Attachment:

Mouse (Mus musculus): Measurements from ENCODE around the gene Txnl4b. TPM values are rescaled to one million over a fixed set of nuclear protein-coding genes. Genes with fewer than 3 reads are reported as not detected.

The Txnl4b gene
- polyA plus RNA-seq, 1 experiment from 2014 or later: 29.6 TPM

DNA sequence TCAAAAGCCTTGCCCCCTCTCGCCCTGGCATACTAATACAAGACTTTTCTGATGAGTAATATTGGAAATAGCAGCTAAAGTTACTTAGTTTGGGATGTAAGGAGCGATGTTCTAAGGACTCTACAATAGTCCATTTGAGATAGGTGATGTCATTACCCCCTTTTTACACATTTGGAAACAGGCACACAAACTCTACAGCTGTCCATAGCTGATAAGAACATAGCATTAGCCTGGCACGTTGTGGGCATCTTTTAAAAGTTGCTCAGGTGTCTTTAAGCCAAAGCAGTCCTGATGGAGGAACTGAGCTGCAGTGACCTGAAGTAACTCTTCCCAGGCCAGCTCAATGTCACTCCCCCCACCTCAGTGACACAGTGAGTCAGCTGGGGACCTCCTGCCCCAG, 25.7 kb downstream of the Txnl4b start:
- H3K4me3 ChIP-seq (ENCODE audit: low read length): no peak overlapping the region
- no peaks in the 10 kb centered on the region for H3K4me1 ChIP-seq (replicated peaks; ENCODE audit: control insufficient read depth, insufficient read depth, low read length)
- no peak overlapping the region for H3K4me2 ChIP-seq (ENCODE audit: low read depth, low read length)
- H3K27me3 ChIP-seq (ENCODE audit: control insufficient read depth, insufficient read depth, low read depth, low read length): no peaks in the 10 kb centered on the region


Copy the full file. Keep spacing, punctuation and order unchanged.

Mouse (Mus musculus): Measurements from ENCODE around the gene Txnl4b. TPM values are rescaled to one million over a fixed set of nuclear protein-coding genes. Genes with fewer than 3 reads are reported as not detected.

The Txnl4b gene
- polyA plus RNA-seq, 1 experiment from 2014 or later: 29.6 TPM

DNA sequence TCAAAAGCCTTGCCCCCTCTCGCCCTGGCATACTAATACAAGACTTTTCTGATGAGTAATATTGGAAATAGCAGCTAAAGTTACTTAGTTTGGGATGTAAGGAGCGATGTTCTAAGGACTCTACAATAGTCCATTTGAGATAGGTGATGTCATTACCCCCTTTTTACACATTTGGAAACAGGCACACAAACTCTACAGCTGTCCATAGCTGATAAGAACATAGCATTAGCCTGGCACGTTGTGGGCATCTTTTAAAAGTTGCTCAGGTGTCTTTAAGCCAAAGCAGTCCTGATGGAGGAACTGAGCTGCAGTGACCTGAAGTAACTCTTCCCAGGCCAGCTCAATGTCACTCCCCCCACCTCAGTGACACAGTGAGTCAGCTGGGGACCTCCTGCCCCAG, 25.7 kb downstream of the Txnl4b start:
- H3K4me3 ChIP-seq (ENCODE audit: low read length): no peak overlapping the region
- no peaks in the 10 kb centered on the region for H3K4me1 ChIP-seq (replicated peaks; ENCODE audit: control insufficient read depth, insufficient read depth, low read length)
- no peak overlapping the region for H3K4me2 ChIP-seq (ENCODE audit: low read depth, low read length)
- H3K27me3 ChIP-seq (ENCODE audit: control insufficient read depth, insufficient read depth, low read depth, low read length): no peaks in the 10 kb centered on the region